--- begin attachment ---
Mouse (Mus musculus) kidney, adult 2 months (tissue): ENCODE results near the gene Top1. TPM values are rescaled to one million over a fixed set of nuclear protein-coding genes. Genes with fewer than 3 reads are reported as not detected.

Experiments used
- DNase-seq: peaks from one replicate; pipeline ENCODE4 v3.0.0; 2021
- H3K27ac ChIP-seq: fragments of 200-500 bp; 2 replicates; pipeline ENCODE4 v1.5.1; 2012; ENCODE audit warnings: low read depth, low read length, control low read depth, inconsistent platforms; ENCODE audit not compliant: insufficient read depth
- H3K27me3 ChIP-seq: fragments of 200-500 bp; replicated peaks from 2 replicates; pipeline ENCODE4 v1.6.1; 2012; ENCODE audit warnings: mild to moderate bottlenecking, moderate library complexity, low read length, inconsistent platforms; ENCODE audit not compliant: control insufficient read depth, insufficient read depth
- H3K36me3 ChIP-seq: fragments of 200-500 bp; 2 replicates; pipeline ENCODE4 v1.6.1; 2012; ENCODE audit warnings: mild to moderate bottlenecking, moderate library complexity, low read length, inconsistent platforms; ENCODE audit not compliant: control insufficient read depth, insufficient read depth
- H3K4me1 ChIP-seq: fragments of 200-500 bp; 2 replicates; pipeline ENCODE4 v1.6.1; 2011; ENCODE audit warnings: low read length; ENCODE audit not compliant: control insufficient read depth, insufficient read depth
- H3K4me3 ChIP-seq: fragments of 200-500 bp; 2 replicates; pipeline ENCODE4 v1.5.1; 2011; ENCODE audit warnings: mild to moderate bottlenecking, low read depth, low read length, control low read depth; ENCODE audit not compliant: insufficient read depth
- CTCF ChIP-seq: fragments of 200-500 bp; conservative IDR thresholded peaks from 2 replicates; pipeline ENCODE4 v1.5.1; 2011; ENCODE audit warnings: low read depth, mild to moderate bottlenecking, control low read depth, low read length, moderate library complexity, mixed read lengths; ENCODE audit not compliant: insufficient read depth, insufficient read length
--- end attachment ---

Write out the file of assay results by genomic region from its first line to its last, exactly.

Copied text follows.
Mouse (Mus musculus) kidney, adult 2 months (tissue): ENCODE results near the gene Top1. TPM values are rescaled to one million over a fixed set of nuclear protein-coding genes. Genes with fewer than 3 reads are reported as not detected.

Experiments used
- DNase-seq: peaks from one replicate; pipeline ENCODE4 v3.0.0; 2021
- H3K27ac ChIP-seq: fragments of 200-500 bp; 2 replicates; pipeline ENCODE4 v1.5.1; 2012; ENCODE audit warnings: low read depth, low read length, control low read depth, inconsistent platforms; ENCODE audit not compliant: insufficient read depth
- H3K27me3 ChIP-seq: fragments of 200-500 bp; replicated peaks from 2 replicates; pipeline ENCODE4 v1.6.1; 2012; ENCODE audit warnings: mild to moderate bottlenecking, moderate library complexity, low read length, inconsistent platforms; ENCODE audit not compliant: control insufficient read depth, insufficient read depth
- H3K36me3 ChIP-seq: fragments of 200-500 bp; 2 replicates; pipeline ENCODE4 v1.6.1; 2012; ENCODE audit warnings: mild to moderate bottlenecking, moderate library complexity, low read length, inconsistent platforms; ENCODE audit not compliant: control insufficient read depth, insufficient read depth
- H3K4me1 ChIP-seq: fragments of 200-500 bp; 2 replicates; pipeline ENCODE4 v1.6.1; 2011; ENCODE audit warnings: low read length; ENCODE audit not compliant: control insufficient read depth, insufficient read depth
- H3K4me3 ChIP-seq: fragments of 200-500 bp; 2 replicates; pipeline ENCODE4 v1.5.1; 2011; ENCODE audit warnings: mild to moderate bottlenecking, low read depth, low read length, control low read depth; ENCODE audit not compliant: insufficient read depth
- CTCF ChIP-seq: fragments of 200-500 bp; conservative IDR thresholded peaks from 2 replicates; pipeline ENCODE4 v1.5.1; 2011; ENCODE audit warnings: low read depth, mild to moderate bottlenecking, control low read depth, low read length, moderate library complexity, mixed read lengths; ENCODE audit not compliant: insufficient read depth, insufficient read length